September 11 Tragedy
Posted September 14, 2001 5:40am
It's a tiny gesture, but I took the last 30 days' worth of donations to help fund this site, some $175, and donated it through Paypal's special donations fund to the American Red Cross. In addition, I added $25 of my own funds to it, making it $200 even, and on behalf of my family I also donated $200 to the New York City Fire Department's Disaster Relief Fund. My heart goes out so completely to those fire fighters and police and volunteer rescuers, especially those who were trying to save lives when they themselves died. It's really hard for me on this wet coast, some 4,000 miles away from this tragedy. I want to be there, helping dig in the rubble, helping to find survivors. I cannot do that, so I try to help in other ways. If you want to donate funds to the relief effort, you can do so through Paypal, through Amazon.com, or through Yahoo.
I wrote this on Thursday in the newsgroup alt.coffee. I would like to repeat it here, with a few amending comments:
Wednesday was a day of reflection for me. I'm not a religious man, in fact, I'm agnostic. I was brought up a Catholic, but for reasons I won't get into now, I am, well agnostic. But I do believe in spirit. The human spirit. I only mention this because in my own way I found ways to honour and reflect on the lives of those lost in the horrible tragedy and criminal acts of Tuesday, September 11.
One of the things I reflected on were the reasons why this event has struck me so deeply, and have affected so many of us worldwide, not just in the United States.
I came to realise that the events of Tuesday were not just an attack on the United States. They were an attack on free democratic societies around the world, and a wide range of cultures that, while sometimes intrinsically different in many small and sometimes significant ways, still habour the exact same overall principals towards humanity and way of life.
The US is just the most visible "face" of this society we all share. For whatever minor and often petty social and economical differences we may have, we are a unified group on this planet. This attack was an attack against Britain, France, Holland, Brasil, Belgium, Italy, South Africa, Australia, New Zealand, Mexico, Canada, and every other free and democratic society on the planet. As a result we (the citizens of this society outside the US) don't just offer our grief and thoughts and prayers, we share the grief and pain with you Americans... my brothers and sisters. I would feel no different about this event if these planes tore into the heart of Vancouver or Toronto, destroying thousands of lives.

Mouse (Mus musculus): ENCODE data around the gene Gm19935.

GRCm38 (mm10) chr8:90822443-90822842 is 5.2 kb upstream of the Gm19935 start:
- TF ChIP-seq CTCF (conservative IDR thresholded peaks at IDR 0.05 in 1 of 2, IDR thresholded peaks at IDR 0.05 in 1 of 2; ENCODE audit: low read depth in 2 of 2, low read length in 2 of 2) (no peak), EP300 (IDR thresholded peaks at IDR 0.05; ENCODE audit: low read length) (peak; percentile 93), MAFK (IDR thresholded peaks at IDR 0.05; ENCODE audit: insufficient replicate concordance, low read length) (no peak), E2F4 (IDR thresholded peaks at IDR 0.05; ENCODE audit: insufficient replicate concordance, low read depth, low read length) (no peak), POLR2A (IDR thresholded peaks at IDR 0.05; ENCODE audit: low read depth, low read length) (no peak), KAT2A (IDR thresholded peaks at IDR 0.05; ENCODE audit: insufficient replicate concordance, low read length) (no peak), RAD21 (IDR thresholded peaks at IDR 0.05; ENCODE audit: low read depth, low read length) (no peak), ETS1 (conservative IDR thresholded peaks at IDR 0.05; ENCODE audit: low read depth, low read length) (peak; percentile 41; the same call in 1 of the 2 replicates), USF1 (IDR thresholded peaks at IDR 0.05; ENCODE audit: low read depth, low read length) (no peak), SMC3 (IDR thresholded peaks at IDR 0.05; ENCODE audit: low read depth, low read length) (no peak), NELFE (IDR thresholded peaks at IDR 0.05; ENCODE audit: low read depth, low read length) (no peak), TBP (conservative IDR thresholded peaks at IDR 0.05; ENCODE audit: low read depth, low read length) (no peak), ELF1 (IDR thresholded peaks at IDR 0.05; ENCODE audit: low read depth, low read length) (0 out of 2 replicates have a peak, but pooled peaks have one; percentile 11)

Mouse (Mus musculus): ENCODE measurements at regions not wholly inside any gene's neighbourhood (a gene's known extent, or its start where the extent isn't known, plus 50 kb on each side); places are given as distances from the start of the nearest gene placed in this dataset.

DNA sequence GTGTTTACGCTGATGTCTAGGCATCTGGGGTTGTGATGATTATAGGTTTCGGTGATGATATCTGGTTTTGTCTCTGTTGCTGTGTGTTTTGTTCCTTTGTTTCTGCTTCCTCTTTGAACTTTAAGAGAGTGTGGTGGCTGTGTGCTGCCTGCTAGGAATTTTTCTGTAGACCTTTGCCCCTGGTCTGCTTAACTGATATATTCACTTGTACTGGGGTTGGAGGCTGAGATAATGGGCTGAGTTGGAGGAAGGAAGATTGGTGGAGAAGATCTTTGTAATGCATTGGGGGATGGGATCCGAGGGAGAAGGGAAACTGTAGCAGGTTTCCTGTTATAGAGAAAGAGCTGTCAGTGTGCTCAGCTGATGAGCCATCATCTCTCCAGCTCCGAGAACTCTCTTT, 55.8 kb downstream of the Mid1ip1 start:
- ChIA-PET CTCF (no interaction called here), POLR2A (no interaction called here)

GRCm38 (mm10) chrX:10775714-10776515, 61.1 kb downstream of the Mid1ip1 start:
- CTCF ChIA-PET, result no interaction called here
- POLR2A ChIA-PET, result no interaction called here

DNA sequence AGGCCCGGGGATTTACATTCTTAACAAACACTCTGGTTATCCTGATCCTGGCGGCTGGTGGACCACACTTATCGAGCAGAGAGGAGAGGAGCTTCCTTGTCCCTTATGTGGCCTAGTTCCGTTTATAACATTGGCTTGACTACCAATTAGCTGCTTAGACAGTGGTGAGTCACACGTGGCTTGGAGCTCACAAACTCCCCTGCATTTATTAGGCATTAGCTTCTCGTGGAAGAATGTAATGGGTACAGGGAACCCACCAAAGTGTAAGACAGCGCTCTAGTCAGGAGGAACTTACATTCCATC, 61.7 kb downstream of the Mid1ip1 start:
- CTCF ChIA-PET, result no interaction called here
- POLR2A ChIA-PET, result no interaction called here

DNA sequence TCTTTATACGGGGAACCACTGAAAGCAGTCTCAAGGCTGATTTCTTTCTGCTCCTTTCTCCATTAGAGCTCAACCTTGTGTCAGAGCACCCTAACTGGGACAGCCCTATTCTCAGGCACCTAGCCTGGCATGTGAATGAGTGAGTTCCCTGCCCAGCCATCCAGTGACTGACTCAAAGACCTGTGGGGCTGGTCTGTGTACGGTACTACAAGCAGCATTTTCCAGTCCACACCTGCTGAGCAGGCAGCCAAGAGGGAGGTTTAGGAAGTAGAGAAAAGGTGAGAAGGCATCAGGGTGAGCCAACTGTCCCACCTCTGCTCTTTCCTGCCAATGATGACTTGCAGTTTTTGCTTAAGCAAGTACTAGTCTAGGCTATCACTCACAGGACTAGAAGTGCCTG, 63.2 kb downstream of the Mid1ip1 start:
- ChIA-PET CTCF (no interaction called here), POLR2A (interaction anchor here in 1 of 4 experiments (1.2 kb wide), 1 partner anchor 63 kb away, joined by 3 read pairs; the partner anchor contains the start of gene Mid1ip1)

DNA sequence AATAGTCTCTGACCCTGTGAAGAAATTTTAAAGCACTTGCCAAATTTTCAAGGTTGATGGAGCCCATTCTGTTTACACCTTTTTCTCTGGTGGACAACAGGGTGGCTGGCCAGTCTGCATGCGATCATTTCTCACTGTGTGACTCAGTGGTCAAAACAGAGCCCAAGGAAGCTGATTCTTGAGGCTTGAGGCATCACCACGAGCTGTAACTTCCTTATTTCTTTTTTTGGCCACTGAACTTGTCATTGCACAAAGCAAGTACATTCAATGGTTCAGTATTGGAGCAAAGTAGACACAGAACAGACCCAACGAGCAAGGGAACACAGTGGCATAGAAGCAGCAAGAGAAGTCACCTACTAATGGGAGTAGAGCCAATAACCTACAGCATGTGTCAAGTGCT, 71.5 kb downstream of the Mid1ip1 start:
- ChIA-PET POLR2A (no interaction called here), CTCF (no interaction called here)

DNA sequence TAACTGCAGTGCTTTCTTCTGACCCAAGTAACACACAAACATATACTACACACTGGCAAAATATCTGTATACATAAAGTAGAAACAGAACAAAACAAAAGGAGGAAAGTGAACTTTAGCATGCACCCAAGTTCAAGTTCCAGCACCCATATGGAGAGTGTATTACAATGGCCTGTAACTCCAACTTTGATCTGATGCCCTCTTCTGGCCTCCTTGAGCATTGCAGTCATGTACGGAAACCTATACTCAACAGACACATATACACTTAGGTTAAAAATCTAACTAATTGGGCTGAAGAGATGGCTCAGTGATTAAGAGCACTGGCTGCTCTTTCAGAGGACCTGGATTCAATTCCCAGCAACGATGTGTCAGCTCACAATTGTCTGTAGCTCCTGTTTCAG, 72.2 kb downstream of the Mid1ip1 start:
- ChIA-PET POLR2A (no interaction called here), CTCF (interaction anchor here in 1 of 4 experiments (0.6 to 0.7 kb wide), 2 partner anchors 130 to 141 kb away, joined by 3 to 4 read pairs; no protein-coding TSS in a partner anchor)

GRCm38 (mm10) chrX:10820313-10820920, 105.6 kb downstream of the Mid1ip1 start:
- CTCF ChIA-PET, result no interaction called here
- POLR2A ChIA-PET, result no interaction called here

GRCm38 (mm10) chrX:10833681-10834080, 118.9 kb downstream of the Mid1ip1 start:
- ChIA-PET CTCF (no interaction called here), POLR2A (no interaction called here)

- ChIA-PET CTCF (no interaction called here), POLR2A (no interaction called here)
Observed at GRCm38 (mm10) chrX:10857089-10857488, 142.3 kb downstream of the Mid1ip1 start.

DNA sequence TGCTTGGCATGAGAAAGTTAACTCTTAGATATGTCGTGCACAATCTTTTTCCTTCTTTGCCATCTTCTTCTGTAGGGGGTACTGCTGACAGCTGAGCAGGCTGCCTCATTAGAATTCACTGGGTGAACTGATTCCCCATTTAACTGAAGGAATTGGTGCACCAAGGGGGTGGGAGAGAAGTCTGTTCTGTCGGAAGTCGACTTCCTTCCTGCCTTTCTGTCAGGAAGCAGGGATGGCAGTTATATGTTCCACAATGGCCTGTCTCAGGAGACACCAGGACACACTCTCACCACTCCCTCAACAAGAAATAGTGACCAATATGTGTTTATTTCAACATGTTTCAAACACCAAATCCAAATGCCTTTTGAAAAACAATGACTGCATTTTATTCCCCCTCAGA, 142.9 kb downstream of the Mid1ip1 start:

One thing we need to do as a free and democratic society is to rise above this in many, many ways. To prove that we are better than those who caused these acts. Not better in military power, or trumpets blaring or chest beating, or economically, but better in mind, soul and "being". This catastrophic crime against humanity is a life changer, a turning point in our history. We can either be weakened by it, or we can become stronger. We can be angry and full of hate, or we can be angry yet resolved, and full of the need to seek justice, not revenge. We can join the level of those we despise and hate for this activity, or we can find other means to avoid hate, yet still seek justice and prevail.
I was extremely dismayed yesterday to find out that a few of my friends, some of the Muslim faith, one of the Jewish faith, faced serious racism and hatred on Tuesday and Wednesday both here in Vancouver, and in other parts of Canada. One friend of mine was refused service at a convenience store and was cursed and belittled simply because he has dark skin and wears a head dress. Another friend of mine who is Jewish but also has dark skin faced similar discrimination while out in public over the last few days. If you would like to witness this kind of racism from a first hand perspective, visit the website of a fellow Canadian of mine and read his Wednesday Sept 12 entry.